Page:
And then there is his new clothing line, Moves, for which he gives credit to Kanye West for inspiring him. “He is a genius. Kids have been dressing like Kanye for the past four or five years and it’s now becoming mainstream to the point where American Apparel and H&M are doing the long shirts and his type of sweatshirts. His sneakers are revolutionary.” One valuable lesson he learned from his friend was to surround himself not with older, smarter people but a younger generation. “I can get inspired from them because they are in the streets, not older people who have knowledge which is useless now. It’s all about social media and he has made the streets most relevant.”
Clearly, young Hollywood is his target audience; those who want (or, as Cheban might correct, need) to be seen at trending hot spots in major cities around the globe. And who better to adjudicate those places than Jonathan, who posts mouthwatering dishes from around the world on his Instagram daily. “I live to eat, or eat to live—one of those sentences,” he laughs. “Even when I couldn’t afford to eat at all the expensive restaurants, I’d find the coolest-shit restaurant. There is a place in Westchester I go to for Buffalo wings called the Candlelight Inn.”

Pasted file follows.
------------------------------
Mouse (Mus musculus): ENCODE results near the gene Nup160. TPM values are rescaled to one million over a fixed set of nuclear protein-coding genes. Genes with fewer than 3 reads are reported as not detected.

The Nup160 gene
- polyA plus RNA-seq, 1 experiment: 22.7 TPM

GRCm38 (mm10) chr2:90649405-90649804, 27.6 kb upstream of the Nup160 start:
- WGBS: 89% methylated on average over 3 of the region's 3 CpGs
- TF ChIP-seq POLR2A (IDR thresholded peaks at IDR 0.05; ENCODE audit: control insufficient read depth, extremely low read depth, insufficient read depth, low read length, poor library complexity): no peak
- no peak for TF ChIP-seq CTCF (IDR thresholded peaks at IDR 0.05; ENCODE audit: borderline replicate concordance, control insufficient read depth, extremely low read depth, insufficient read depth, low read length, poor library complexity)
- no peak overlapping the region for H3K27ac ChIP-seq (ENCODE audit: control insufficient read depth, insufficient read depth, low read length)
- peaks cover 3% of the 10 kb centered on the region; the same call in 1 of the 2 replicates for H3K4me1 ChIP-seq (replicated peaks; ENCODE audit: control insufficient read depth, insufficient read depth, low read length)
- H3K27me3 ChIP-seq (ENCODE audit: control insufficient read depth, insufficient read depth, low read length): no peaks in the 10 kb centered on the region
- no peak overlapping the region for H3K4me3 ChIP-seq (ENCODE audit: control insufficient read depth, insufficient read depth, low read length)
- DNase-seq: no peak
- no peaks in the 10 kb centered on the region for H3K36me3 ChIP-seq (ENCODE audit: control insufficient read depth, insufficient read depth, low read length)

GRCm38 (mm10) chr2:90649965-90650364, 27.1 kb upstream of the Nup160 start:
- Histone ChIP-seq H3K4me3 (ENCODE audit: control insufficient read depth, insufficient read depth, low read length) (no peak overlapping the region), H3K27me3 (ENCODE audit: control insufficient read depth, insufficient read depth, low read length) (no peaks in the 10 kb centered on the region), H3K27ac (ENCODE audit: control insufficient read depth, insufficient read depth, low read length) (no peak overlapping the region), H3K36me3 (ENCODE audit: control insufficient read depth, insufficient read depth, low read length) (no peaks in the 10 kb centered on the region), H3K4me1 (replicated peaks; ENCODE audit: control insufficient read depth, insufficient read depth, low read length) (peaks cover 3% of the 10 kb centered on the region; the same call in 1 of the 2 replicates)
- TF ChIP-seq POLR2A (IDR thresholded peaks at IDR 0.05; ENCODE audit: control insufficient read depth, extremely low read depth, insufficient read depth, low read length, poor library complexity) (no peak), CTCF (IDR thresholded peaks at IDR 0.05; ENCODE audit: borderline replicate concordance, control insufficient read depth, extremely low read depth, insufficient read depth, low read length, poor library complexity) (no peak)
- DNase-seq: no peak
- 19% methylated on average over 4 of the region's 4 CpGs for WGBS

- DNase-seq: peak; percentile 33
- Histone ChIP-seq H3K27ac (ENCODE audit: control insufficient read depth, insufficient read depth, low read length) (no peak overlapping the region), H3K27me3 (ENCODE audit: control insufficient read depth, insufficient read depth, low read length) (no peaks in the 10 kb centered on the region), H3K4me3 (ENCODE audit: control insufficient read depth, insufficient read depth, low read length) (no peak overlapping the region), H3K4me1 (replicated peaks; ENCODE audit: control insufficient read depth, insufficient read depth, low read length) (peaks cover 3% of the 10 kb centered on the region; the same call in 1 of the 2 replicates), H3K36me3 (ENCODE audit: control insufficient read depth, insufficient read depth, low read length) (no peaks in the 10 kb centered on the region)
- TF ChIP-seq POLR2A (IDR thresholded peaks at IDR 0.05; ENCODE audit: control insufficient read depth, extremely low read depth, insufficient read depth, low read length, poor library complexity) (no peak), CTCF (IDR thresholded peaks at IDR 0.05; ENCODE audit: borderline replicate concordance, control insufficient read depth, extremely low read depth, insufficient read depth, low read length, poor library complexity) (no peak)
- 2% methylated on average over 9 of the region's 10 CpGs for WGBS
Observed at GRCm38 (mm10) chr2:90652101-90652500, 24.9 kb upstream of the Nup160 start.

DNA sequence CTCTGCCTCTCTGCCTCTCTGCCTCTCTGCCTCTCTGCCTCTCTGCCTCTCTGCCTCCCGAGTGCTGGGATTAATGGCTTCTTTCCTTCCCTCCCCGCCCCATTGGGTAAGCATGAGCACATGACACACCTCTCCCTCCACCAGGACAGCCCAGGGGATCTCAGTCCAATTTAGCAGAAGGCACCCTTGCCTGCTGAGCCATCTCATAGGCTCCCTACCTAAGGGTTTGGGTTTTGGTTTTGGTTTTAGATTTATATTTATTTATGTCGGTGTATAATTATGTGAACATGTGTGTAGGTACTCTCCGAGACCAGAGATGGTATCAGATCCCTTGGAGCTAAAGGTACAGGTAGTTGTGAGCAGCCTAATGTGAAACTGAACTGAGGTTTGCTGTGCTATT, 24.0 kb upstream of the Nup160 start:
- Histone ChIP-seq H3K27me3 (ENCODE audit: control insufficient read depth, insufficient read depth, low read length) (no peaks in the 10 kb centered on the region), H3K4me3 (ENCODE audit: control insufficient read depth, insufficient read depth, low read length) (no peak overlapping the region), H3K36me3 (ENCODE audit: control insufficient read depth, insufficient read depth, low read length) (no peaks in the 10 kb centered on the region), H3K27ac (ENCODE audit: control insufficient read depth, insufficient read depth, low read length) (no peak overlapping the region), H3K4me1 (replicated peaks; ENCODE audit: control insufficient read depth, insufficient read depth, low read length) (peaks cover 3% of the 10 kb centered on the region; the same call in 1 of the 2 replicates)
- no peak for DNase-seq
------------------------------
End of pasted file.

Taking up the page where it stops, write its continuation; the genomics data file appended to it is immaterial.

Determining what is a new trend is an art in which Jonathan is well versed. He feels he is better connected to his audience because he enjoys living both a normal life and a TV life. “I have always been like that. I’d go to the mall in New Jersey on Saturday afternoon and then on Sunday night I’m at a movie premiere with all the craziness that goes with it.”
So how does he keep up with all the proposed and on-going projects on the table? “I love life!” he says. “I love the crowd reactions to the celebrity, not the celebrity. I love how excited people get and what they are reacting to; I’m like a heat sensor. Also, I’ve learned that my gut is always right; it’s a sixth sense.” His big break came soon after landing a job with PR maven Peggy Siegal in New York after graduating from Hofstra University in 1995. “I heard Benny Medina [ex-manager to Sean Combs] call and ask if Peggy would like to do this birthday party and Peggy was like, ‘What Sean Combs?’ She didn’t get it no matter how much I persuaded her.” So he quit and started his own company—with Combs as his first client. “I knew Diddy was going to be the hottest person in town, there was nobody flashier and cooler at the time, and I feel it’s all because of Diddy and Benny Medina that J.Lo is J.Lo today. She could have been just another boring singer.” Jonathan has an unprecedented knack for forming long-lasting relationships that extend beyond the professional platform translating into a trusted little black book that includes, of course, the über Kardashian clan.